As part of the programme for the Universal Forum of Cultures 2004 in Barcelona, the Joan Miró Foundation will be showing The beauty of failure / The failure of beauty, an exhibition about how the great dreams – the utopias – that seem so splendid in the abstract are doomed to failure when we try to materialise them, because they presuppose an entirely new, ideal society that can never exist.
The curator, Harald Szeemann, art critic and historian, has for over forty years been an "exhibition producer", as he likes to call himself; he was director of the Kunsthalle Berne from 1961 to 1969, director of Documenta 5 in Kassel, and director of the 48th and 49th editions of the Venice Biennale. He has become a symbol of the independent exhibition curator, and some of his shows are reference points in the history of twentieth-century art.
The exhibition will cover the great utopias, from nineteenth-century anarchism and its sequel in Barcelona during the Civil War, via the utopia of the total work of art, down to the social utopia of the late-1960s. In contrast, we have the art of the present generations, who mistrust utopias in general and opt for the individual experience, the concepts of love, education, sport, life and death, without entering into any direct criticism of society, although they do show that there can be no art without roots.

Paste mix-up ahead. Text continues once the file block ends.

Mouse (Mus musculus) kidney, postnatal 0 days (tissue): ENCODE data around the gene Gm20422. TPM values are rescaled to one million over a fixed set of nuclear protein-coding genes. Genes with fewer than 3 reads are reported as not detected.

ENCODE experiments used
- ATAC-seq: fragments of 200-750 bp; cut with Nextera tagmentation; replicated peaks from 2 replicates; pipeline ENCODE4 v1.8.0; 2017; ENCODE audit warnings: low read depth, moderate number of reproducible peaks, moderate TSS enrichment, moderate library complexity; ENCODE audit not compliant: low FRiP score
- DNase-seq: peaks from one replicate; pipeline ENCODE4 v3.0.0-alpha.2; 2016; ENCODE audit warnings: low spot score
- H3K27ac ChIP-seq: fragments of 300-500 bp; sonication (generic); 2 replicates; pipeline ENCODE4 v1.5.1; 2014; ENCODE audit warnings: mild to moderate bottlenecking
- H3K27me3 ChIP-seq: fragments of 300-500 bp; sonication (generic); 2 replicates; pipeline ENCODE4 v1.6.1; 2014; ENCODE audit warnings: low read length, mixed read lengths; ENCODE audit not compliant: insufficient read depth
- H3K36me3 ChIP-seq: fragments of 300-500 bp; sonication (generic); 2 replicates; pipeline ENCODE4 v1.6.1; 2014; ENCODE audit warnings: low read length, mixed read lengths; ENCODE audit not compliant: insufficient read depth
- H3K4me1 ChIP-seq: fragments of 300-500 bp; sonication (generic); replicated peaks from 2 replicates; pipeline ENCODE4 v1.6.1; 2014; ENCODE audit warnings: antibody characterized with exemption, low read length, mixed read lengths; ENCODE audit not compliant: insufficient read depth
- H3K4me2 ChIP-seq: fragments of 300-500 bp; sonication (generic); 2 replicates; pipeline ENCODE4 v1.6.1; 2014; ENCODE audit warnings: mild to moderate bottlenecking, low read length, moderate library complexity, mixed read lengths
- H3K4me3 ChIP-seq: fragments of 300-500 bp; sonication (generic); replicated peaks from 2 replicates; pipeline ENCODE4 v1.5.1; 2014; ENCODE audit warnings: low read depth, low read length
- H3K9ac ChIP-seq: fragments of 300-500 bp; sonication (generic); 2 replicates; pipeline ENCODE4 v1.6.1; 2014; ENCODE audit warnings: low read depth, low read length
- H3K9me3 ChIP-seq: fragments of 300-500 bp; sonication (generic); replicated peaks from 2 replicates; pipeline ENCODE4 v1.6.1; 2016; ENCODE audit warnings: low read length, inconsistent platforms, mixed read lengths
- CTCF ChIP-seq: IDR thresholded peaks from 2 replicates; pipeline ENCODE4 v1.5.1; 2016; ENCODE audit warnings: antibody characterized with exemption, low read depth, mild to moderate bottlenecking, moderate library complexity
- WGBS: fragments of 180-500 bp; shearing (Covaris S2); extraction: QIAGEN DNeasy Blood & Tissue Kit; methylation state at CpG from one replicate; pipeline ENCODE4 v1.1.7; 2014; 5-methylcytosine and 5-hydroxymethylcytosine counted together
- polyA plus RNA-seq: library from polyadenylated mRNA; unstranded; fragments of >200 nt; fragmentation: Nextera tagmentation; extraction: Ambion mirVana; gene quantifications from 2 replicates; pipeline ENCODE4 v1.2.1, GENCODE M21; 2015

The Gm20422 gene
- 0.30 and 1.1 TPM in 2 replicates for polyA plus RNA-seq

The exhibition highlights the contradiction between the utopian vision of the individual, of the artist, of the ethic of presentiment, and the art that emerges from an individual who expresses what he feels, including his way of relating to his own or other people’s cultures, and who questions multiculturalism and globalisation: the arrogance of the Western powers, the radicalisation of Islam, and the economic, political and military ambitions of China that all condition life today.
The artist protects himself by looking at the most everyday situations as a solution to such devastating failure.